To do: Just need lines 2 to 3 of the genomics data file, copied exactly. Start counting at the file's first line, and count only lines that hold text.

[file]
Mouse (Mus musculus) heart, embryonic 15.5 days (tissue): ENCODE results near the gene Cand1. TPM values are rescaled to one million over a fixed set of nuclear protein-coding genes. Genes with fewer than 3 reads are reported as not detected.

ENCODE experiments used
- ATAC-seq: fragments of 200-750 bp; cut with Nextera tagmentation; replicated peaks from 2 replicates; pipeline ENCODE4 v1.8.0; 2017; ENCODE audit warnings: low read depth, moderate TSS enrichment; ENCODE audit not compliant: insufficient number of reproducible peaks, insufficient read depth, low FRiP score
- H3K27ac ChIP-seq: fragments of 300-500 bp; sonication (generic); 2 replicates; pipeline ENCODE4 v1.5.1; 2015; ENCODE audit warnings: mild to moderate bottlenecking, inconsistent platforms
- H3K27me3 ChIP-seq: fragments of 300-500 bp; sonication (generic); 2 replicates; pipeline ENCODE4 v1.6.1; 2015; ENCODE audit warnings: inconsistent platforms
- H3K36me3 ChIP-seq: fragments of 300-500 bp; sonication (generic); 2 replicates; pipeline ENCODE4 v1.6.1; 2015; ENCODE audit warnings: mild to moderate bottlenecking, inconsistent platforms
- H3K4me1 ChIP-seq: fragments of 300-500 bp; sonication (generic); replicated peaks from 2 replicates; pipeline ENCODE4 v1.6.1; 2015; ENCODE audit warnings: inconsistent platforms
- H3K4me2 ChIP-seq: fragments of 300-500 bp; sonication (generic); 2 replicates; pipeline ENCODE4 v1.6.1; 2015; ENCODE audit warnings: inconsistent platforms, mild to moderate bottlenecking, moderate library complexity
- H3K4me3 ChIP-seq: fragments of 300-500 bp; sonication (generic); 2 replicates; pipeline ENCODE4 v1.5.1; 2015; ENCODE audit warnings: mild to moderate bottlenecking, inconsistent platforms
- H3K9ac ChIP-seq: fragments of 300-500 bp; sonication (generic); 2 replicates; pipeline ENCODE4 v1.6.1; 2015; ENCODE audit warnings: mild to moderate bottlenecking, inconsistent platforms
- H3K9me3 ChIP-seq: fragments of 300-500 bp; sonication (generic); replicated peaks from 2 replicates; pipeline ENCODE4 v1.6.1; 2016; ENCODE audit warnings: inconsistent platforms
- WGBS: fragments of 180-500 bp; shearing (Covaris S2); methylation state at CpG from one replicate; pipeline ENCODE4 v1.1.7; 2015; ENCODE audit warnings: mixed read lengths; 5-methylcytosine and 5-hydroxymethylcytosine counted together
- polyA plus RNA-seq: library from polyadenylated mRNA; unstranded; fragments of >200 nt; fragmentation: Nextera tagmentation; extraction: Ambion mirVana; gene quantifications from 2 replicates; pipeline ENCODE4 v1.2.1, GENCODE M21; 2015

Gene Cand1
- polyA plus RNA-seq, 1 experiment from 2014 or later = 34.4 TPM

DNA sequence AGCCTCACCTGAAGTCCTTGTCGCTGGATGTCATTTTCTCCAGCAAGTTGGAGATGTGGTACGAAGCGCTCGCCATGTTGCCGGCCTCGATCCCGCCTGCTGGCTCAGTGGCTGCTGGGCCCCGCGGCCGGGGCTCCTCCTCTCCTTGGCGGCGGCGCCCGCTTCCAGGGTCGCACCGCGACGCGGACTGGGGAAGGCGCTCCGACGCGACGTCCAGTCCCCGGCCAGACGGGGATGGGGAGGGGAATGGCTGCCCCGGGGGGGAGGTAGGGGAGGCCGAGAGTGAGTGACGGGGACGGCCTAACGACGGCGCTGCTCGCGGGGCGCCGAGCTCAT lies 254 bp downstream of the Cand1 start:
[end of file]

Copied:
ENCODE experiments used
- ATAC-seq: fragments of 200-750 bp; cut with Nextera tagmentation; replicated peaks from 2 replicates; pipeline ENCODE4 v1.8.0; 2017; ENCODE audit warnings: low read depth, moderate TSS enrichment; ENCODE audit not compliant: insufficient number of reproducible peaks, insufficient read depth, low FRiP score